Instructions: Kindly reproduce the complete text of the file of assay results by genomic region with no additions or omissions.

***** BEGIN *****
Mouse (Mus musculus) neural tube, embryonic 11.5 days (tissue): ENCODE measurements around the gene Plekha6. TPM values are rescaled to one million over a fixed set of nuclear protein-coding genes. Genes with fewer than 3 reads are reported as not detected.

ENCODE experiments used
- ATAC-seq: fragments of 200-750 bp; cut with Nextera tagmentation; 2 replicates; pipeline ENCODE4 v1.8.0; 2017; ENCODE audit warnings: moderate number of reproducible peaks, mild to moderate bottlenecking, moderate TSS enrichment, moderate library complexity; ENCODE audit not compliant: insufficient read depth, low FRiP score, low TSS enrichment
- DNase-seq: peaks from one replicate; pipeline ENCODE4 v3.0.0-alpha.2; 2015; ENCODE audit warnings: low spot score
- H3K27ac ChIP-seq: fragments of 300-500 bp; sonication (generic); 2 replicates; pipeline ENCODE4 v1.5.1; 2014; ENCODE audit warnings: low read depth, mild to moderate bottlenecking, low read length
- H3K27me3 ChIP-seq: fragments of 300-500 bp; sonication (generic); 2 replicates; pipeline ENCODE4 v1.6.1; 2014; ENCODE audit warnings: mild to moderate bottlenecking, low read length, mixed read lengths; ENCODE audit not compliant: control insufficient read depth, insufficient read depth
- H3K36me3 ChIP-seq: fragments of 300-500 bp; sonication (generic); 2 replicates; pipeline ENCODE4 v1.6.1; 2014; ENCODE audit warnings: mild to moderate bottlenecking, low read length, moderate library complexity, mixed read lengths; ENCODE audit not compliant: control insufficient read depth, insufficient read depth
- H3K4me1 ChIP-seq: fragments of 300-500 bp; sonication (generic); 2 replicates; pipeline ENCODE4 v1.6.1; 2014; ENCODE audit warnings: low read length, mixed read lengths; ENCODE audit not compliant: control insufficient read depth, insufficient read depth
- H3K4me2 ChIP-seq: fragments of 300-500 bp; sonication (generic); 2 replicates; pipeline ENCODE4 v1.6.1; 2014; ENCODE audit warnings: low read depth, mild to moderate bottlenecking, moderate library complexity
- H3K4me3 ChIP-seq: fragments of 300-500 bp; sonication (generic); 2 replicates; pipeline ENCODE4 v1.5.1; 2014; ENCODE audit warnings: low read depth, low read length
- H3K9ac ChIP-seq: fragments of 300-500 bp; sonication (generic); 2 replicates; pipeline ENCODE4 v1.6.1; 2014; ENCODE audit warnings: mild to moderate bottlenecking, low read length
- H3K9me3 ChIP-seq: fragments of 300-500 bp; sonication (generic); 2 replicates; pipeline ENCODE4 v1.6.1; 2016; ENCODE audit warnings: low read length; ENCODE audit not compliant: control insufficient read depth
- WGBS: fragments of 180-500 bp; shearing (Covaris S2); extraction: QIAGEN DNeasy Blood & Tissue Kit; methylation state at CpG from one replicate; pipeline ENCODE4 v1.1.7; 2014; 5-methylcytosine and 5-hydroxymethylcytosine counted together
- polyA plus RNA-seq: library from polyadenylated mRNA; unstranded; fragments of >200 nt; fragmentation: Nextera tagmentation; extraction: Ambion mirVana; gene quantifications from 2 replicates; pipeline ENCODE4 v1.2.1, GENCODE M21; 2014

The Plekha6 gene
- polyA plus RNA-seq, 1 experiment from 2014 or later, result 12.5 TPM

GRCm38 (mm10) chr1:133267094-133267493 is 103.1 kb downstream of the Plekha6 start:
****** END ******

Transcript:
Mouse (Mus musculus) neural tube, embryonic 11.5 days (tissue): ENCODE measurements around the gene Plekha6. TPM values are rescaled to one million over a fixed set of nuclear protein-coding genes. Genes with fewer than 3 reads are reported as not detected.

ENCODE experiments used
- ATAC-seq: fragments of 200-750 bp; cut with Nextera tagmentation; 2 replicates; pipeline ENCODE4 v1.8.0; 2017; ENCODE audit warnings: moderate number of reproducible peaks, mild to moderate bottlenecking, moderate TSS enrichment, moderate library complexity; ENCODE audit not compliant: insufficient read depth, low FRiP score, low TSS enrichment
- DNase-seq: peaks from one replicate; pipeline ENCODE4 v3.0.0-alpha.2; 2015; ENCODE audit warnings: low spot score
- H3K27ac ChIP-seq: fragments of 300-500 bp; sonication (generic); 2 replicates; pipeline ENCODE4 v1.5.1; 2014; ENCODE audit warnings: low read depth, mild to moderate bottlenecking, low read length
- H3K27me3 ChIP-seq: fragments of 300-500 bp; sonication (generic); 2 replicates; pipeline ENCODE4 v1.6.1; 2014; ENCODE audit warnings: mild to moderate bottlenecking, low read length, mixed read lengths; ENCODE audit not compliant: control insufficient read depth, insufficient read depth
- H3K36me3 ChIP-seq: fragments of 300-500 bp; sonication (generic); 2 replicates; pipeline ENCODE4 v1.6.1; 2014; ENCODE audit warnings: mild to moderate bottlenecking, low read length, moderate library complexity, mixed read lengths; ENCODE audit not compliant: control insufficient read depth, insufficient read depth
- H3K4me1 ChIP-seq: fragments of 300-500 bp; sonication (generic); 2 replicates; pipeline ENCODE4 v1.6.1; 2014; ENCODE audit warnings: low read length, mixed read lengths; ENCODE audit not compliant: control insufficient read depth, insufficient read depth
- H3K4me2 ChIP-seq: fragments of 300-500 bp; sonication (generic); 2 replicates; pipeline ENCODE4 v1.6.1; 2014; ENCODE audit warnings: low read depth, mild to moderate bottlenecking, moderate library complexity
- H3K4me3 ChIP-seq: fragments of 300-500 bp; sonication (generic); 2 replicates; pipeline ENCODE4 v1.5.1; 2014; ENCODE audit warnings: low read depth, low read length
- H3K9ac ChIP-seq: fragments of 300-500 bp; sonication (generic); 2 replicates; pipeline ENCODE4 v1.6.1; 2014; ENCODE audit warnings: mild to moderate bottlenecking, low read length
- H3K9me3 ChIP-seq: fragments of 300-500 bp; sonication (generic); 2 replicates; pipeline ENCODE4 v1.6.1; 2016; ENCODE audit warnings: low read length; ENCODE audit not compliant: control insufficient read depth
- WGBS: fragments of 180-500 bp; shearing (Covaris S2); extraction: QIAGEN DNeasy Blood & Tissue Kit; methylation state at CpG from one replicate; pipeline ENCODE4 v1.1.7; 2014; 5-methylcytosine and 5-hydroxymethylcytosine counted together
- polyA plus RNA-seq: library from polyadenylated mRNA; unstranded; fragments of >200 nt; fragmentation: Nextera tagmentation; extraction: Ambion mirVana; gene quantifications from 2 replicates; pipeline ENCODE4 v1.2.1, GENCODE M21; 2014

The Plekha6 gene
- polyA plus RNA-seq, 1 experiment from 2014 or later, result 12.5 TPM

GRCm38 (mm10) chr1:133267094-133267493 is 103.1 kb downstream of the Plekha6 start: